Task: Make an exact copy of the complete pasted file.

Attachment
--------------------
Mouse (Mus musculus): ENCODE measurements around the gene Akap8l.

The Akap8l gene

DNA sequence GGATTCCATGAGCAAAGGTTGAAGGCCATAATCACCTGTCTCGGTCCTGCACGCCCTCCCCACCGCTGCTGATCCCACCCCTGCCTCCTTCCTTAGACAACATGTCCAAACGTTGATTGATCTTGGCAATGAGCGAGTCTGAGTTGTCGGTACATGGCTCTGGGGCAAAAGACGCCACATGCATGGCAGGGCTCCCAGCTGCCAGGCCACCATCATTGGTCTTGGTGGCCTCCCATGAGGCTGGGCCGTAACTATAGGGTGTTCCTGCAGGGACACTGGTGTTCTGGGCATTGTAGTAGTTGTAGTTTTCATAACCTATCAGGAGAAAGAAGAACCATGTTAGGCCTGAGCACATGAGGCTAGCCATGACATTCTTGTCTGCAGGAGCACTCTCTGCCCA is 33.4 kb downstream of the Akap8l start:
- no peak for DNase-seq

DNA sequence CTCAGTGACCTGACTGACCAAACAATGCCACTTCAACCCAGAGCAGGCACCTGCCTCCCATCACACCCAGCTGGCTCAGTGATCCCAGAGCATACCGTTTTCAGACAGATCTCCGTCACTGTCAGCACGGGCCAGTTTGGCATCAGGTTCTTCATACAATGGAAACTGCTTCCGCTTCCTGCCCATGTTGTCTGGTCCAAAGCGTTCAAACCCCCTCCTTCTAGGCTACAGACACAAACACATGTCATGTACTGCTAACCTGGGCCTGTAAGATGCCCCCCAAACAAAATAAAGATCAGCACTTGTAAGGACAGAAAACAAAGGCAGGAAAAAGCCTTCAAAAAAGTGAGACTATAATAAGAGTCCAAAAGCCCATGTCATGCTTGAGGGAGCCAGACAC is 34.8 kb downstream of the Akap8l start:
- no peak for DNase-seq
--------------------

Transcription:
Mouse (Mus musculus): ENCODE measurements around the gene Akap8l.

The Akap8l gene

DNA sequence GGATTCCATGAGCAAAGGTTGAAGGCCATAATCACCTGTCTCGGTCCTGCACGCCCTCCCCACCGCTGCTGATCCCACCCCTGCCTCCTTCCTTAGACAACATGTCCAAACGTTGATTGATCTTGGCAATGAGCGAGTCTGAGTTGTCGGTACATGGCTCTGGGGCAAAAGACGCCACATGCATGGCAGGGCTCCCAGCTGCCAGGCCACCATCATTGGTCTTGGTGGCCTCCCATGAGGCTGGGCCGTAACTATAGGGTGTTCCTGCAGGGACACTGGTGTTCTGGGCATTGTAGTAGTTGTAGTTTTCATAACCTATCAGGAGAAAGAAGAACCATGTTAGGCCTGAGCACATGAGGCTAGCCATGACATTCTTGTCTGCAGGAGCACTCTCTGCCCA is 33.4 kb downstream of the Akap8l start:
- no peak for DNase-seq

DNA sequence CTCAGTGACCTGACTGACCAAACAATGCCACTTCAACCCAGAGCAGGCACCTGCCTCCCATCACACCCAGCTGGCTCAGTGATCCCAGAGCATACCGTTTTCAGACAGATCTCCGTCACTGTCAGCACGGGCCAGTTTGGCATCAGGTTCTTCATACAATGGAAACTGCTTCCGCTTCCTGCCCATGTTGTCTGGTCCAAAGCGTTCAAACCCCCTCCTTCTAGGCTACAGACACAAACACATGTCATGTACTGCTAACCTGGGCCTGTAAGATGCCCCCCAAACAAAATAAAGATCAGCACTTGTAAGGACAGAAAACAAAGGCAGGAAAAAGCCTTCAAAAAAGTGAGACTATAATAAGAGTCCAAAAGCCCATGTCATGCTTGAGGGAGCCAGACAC is 34.8 kb downstream of the Akap8l start:
- no peak for DNase-seq